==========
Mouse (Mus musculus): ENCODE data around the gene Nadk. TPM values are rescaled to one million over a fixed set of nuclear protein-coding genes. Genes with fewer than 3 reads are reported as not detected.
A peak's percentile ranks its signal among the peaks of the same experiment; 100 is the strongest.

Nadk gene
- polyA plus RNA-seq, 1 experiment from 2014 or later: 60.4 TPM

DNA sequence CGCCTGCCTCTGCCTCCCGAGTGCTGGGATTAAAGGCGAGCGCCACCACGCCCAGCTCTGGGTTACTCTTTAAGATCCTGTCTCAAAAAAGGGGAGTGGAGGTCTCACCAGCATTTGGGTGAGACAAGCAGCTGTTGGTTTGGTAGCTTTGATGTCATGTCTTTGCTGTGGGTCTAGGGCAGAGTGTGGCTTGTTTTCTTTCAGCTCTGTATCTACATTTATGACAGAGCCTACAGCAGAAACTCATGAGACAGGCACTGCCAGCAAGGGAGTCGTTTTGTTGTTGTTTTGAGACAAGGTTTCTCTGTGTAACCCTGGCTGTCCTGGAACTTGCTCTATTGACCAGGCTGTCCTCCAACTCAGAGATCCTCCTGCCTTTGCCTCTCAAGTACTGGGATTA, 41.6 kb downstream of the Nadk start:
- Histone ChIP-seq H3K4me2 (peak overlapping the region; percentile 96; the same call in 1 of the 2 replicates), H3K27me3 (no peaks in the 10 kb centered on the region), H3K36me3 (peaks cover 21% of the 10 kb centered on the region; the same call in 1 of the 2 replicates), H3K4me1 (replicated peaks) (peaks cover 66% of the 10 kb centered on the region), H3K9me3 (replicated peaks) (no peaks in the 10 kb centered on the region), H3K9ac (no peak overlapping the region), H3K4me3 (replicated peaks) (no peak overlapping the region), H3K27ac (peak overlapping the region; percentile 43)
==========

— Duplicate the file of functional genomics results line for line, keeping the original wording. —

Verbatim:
Mouse (Mus musculus): ENCODE data around the gene Nadk. TPM values are rescaled to one million over a fixed set of nuclear protein-coding genes. Genes with fewer than 3 reads are reported as not detected.
A peak's percentile ranks its signal among the peaks of the same experiment; 100 is the strongest.

Nadk gene
- polyA plus RNA-seq, 1 experiment from 2014 or later: 60.4 TPM

DNA sequence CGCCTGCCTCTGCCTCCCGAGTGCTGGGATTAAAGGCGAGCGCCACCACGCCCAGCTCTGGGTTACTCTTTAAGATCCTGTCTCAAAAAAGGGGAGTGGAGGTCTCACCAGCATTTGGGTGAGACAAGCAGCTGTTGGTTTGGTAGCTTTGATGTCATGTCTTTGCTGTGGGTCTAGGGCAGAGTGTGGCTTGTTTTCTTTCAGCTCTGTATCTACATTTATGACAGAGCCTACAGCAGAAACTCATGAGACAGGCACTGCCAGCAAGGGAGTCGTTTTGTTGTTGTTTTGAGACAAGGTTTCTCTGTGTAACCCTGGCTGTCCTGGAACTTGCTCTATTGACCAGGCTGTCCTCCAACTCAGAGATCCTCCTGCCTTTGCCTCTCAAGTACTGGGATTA, 41.6 kb downstream of the Nadk start:
- Histone ChIP-seq H3K4me2 (peak overlapping the region; percentile 96; the same call in 1 of the 2 replicates), H3K27me3 (no peaks in the 10 kb centered on the region), H3K36me3 (peaks cover 21% of the 10 kb centered on the region; the same call in 1 of the 2 replicates), H3K4me1 (replicated peaks) (peaks cover 66% of the 10 kb centered on the region), H3K9me3 (replicated peaks) (no peaks in the 10 kb centered on the region), H3K9ac (no peak overlapping the region), H3K4me3 (replicated peaks) (no peak overlapping the region), H3K27ac (peak overlapping the region; percentile 43)